Travel insurance claims are often denied when the travel insurance company determines that the reason a traveler canceled their trip or sought medical care while traveling results from a pre-existing medical condition.
Here’s how travel insurance companies define a pre-existing condition: it’s any medical condition that the insured experienced the symptoms of or had diagnosed and treated during a specified time (called the look-back period) prior to their policy’s effective date.
What’s the look-back period? It’s the amount of time prior to your travel insurance policy’s effective date that the insurance company will review for evidence of a pre-existing condition if you file a claim. This amount of time varies from plan to plan, but is typically 60 to 180 days.
If you sought a medical diagnosis or changed your prescription medications during that period, you need pre-existing condition coverage with your travel insurance plan to avoid claim denials. Remember, if you think you may have to cancel your trip due to someone else’s illness (like a parent’s for example), then the rules apply there as well.
The following scenario was pulled from complaints about travel insurance from one who purchased a plan:
My father was visiting from India. He was treated for hypertension several months prior but was free of high blood pressure and off medication before leaving India. While visiting the U.S., he was treated again for hypertension. Our travel insurance claims were denied. Why?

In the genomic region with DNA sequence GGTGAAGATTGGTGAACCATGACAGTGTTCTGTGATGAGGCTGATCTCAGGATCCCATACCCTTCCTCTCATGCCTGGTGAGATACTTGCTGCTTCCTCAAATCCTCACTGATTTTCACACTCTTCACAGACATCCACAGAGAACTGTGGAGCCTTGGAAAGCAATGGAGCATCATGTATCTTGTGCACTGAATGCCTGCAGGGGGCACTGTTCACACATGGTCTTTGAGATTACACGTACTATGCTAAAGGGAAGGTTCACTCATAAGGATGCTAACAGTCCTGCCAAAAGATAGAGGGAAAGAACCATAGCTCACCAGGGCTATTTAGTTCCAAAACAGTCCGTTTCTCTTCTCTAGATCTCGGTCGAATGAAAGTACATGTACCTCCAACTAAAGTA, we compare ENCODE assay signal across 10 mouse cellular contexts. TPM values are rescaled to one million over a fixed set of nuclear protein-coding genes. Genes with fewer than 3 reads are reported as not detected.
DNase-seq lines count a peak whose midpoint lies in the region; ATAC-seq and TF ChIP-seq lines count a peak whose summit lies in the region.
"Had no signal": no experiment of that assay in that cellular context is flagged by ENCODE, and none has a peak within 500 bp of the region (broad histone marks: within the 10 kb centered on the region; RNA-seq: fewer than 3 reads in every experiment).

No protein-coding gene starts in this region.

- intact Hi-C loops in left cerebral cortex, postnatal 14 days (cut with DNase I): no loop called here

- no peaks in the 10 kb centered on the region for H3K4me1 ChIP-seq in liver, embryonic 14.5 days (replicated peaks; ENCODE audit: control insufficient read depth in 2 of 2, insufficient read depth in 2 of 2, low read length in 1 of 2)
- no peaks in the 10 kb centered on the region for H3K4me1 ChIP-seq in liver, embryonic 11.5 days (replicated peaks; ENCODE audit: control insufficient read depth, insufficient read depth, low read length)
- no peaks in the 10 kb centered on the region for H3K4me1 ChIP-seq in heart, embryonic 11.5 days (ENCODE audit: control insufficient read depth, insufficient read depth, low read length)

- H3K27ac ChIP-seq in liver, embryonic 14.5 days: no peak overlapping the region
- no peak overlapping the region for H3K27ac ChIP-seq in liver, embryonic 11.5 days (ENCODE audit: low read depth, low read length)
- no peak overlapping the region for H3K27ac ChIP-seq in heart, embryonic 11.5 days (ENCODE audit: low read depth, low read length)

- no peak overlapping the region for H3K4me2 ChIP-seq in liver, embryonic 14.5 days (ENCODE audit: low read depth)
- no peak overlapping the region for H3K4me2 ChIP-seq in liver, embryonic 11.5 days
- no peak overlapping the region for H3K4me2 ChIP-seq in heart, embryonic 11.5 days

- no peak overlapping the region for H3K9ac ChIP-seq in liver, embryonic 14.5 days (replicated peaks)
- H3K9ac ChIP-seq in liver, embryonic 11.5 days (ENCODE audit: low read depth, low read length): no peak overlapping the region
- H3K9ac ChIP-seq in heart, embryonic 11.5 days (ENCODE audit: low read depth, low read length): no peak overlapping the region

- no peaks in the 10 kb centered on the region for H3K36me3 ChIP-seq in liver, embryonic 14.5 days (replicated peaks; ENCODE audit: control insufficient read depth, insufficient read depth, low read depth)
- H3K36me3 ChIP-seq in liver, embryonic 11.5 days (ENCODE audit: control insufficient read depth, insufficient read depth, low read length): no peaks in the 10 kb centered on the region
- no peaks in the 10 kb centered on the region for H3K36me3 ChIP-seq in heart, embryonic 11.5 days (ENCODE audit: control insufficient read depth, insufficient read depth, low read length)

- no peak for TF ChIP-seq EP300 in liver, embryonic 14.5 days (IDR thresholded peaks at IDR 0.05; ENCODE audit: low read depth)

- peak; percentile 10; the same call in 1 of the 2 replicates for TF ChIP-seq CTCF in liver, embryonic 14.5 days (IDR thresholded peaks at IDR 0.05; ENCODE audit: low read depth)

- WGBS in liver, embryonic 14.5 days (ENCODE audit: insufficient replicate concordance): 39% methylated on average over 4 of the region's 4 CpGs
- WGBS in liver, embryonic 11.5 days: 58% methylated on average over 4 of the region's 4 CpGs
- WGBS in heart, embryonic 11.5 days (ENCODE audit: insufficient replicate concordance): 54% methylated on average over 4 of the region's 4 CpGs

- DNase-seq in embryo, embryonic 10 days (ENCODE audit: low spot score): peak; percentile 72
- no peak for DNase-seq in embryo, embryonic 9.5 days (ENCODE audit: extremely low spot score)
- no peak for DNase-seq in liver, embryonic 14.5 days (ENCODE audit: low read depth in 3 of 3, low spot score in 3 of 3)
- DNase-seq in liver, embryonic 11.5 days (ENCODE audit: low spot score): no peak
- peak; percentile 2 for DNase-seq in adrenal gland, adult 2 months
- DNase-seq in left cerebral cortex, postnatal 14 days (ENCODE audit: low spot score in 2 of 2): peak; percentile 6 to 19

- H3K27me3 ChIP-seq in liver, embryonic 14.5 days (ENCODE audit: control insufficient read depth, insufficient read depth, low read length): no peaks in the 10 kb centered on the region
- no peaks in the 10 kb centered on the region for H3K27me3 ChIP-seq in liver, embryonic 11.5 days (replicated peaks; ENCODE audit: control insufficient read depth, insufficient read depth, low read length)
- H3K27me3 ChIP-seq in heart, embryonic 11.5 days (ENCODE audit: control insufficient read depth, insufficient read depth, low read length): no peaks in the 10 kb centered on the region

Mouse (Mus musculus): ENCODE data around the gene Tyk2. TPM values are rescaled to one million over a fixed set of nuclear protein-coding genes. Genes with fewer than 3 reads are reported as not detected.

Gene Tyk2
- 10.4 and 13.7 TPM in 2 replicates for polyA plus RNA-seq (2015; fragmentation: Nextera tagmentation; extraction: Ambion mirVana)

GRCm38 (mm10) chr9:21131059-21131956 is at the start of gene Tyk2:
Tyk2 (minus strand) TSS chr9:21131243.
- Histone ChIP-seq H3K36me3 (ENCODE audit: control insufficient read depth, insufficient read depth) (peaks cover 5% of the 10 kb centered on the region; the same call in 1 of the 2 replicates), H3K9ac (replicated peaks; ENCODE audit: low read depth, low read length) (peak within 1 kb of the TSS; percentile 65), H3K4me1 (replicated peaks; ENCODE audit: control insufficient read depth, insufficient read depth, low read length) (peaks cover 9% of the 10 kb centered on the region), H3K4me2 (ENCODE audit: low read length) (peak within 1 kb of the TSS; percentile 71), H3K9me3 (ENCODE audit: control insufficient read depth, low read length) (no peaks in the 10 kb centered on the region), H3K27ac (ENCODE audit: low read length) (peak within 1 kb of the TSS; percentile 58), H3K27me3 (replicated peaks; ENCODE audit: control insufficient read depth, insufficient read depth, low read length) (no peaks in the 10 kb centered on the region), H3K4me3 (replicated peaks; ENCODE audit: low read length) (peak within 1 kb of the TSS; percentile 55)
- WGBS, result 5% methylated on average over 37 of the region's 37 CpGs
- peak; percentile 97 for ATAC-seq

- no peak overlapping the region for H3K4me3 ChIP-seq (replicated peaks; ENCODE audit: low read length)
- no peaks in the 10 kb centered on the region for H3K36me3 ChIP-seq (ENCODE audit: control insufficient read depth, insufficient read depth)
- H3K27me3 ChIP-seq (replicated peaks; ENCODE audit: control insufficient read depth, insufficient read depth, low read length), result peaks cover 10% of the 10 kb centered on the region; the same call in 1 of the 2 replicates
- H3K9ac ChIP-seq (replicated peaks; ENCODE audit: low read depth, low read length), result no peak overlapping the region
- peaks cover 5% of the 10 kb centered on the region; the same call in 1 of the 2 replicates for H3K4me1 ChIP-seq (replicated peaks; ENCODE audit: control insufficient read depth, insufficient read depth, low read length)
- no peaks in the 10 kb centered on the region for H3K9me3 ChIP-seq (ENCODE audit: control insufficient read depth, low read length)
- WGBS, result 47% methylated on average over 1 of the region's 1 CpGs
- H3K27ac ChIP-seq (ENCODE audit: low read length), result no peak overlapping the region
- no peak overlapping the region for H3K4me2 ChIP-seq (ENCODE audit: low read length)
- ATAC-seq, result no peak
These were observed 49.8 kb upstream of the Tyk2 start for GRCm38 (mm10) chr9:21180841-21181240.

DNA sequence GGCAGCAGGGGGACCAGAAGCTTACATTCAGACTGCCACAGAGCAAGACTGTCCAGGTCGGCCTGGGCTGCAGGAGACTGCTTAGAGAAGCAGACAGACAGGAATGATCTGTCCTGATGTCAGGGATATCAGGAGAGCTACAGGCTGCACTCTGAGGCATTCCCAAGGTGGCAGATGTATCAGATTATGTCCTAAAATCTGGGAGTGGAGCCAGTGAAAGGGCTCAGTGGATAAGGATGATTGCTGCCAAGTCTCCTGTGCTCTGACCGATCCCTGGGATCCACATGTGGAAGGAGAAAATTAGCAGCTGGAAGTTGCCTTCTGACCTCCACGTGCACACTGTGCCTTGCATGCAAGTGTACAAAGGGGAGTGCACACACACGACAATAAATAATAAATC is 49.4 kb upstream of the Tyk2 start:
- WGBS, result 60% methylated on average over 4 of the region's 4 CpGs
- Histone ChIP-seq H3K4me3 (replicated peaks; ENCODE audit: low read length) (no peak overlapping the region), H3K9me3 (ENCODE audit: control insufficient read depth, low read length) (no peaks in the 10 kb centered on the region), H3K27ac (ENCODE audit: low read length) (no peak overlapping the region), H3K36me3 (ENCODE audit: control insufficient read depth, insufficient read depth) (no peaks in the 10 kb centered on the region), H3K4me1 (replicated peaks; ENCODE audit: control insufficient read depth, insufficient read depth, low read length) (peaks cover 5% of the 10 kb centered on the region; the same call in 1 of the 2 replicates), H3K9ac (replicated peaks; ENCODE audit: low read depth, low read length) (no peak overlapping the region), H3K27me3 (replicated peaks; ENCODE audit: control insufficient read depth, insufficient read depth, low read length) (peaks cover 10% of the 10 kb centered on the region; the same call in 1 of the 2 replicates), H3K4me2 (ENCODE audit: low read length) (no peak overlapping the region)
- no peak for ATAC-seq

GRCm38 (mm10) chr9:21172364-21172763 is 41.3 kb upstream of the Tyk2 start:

The specific dates of the plan were not clear in this case, but the insurance company determined their claims were due to pre-existing condition because the insured traveler’s symptoms began prior to coming to the U.S.
What went wrong? The family made the assumption that there would be no recurrence of their father’s high blood pressure.
Here’s another scenario from the comments:
My 35-year old husband had some low-grade chest pain which we thought was indigestion and a visit to our regular doctor didn’t reveal anything other than that. We booked our travel and purchased travel insurance. Weeks later, when his pain escalated and we went to the emergency room, the docs sent him for a stress test with a specialist. The specialist advised us the next day that we should not travel, but our claim was denied for a pre-existing condition. We didn’t know it was that serious when we booked our travel.
What went wrong? In this case, the first doctor didn’t discover the seriousness of the husband’s health problem but the specialist did. It’s unfortunate but the claim was denied because the cancellation was directly or indirectly related to the conditions a person had symptoms of in the 120 days prior to the policy’s purchase.
Many travelers make assumptions like this, but it’s important to note that the travel insurance companies will review the records of patients for evidence of an existing medical condition. If a previous trip to the doctor’s office reveals that the condition now causing a travel insurance claim is connected, then that is cause for a claim denial.
See our review of pre-existing condition coverage for more information.
Damian Tysdal is the founder of CoverTrip, and he believes travel insurance should be easier to understand. He started the first travel insurance blog in 2006.